The Guardian misses the point on Facebook

I'm guessing that the editorial team at The Grauniad bought shares in FB at their opening price, and over the past three months have been increasingly unhappy at their loss. Now they're telling us about just how unhappy they are:

... this is about insiders profiting at the expense of outsiders. Mark Zuckerberg and senior staffers at Facebook have been able to cash out of stock they bought ultra-cheap before flotation. Morgan Stanley and other underwriters will have made a mint on the deal. And Wall Street traders who jumped ship early will also have done well.
Hmm. Facebook selling its stock cheap to FB execs is a matter for Facebook's shareholders - which, shock, seems to include mostly FB execs. I'm less convinced that the underwriters did well out of the floatation, given the amount of support they had to lend the shares at $38 - which then marched steadily down to $19, hence this editorial. And yes, Wall Street traders who bought low and sold high (in the first day trading) will have done OK. Those who didn't sell before FB went below $38, never to return - not so much. Have you got the figures of the profiteers vs the losers, Guardian eds? If not, why not shut up before you embarrass yourself further.

FB is another example of capitalism working as intended. Those with poor judgement in valuing a company lose money; those who cranked the numbers on the FB ad revenue just stayed away (or went short), and we now have a far better idea about what FB is worth. FB recent joiners really got screwed though - I believe that anyone with FB stock units will be paying tax on those units based on the IPO price. Ouch. 1000 FB shares at a 33% (federal + state) tax is a $12,540 tax bill, but the shares themselves are only worth $19,000 currently and could go lower.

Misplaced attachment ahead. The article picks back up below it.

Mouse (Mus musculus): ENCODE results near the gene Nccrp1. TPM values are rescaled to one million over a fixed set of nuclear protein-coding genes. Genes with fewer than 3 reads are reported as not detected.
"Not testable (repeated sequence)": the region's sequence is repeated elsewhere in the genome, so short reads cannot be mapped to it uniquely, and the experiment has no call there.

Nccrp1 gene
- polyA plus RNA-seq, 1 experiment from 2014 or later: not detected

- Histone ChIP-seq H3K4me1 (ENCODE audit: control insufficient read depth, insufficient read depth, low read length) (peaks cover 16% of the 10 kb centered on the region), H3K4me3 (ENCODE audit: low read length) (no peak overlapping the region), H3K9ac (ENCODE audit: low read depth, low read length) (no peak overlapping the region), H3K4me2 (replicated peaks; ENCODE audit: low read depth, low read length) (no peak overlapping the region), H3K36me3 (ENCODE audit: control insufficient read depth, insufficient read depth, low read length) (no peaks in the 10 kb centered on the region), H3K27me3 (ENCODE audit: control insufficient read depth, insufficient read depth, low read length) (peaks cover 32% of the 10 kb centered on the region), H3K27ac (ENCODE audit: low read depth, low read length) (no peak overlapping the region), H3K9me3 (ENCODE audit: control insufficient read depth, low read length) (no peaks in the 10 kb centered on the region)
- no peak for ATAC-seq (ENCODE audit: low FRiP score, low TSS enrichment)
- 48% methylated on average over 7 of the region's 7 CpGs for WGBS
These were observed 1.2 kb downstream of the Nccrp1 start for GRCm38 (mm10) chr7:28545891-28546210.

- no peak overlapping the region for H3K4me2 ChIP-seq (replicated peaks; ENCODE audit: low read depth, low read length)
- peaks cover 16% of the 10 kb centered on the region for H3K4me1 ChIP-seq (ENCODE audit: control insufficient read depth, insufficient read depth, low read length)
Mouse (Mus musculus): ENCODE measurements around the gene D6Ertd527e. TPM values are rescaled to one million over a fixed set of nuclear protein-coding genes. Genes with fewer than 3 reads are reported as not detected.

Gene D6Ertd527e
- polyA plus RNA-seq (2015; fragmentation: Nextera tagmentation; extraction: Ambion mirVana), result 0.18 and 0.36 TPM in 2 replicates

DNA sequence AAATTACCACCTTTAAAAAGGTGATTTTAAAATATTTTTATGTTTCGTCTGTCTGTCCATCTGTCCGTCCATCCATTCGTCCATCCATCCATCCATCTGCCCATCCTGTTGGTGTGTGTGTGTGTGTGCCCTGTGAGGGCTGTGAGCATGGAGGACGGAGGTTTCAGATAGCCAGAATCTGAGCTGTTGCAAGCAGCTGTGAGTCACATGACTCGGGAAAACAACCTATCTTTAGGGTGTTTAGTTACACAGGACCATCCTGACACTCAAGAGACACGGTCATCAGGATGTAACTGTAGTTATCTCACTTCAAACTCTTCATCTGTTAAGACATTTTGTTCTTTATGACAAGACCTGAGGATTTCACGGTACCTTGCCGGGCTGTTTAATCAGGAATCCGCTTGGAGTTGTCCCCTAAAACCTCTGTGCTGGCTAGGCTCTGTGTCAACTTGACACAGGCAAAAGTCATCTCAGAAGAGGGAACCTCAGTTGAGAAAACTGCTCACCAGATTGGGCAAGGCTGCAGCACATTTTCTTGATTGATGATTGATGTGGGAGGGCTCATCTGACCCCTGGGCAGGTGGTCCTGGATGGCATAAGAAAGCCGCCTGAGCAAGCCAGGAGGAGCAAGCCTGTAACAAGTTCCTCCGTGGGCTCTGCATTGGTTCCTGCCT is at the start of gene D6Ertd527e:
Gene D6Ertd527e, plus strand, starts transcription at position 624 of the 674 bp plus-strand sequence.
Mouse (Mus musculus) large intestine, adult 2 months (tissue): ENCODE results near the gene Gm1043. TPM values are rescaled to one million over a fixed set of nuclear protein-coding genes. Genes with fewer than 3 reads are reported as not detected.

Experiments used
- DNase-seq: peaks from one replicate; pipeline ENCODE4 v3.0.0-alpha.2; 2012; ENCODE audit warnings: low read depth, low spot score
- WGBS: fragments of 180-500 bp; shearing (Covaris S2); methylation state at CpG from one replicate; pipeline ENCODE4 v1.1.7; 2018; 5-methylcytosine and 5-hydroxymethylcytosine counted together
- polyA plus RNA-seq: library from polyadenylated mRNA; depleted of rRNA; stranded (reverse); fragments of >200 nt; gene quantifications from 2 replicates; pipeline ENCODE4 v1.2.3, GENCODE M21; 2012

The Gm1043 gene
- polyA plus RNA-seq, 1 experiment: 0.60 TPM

As the Grauniad notes:

When Google joined the stock market in 2004, it held a "Dutch auction", inviting investors to bid for stock at whatever price they thought fair. It has drawbacks, but such a system prevents a bunch of Wall Street insiders getting in on a stock early, then dumping it.
That's... a little bit simplistic. Nevertheless, perhaps the NASDAQ should randomly require 33% of new listings to price via the Dutch auction. It would be interesting to compare their results to the regular listings. If the Grauniad wants real data on Wall Street's rake-off, this is how to obtain it.

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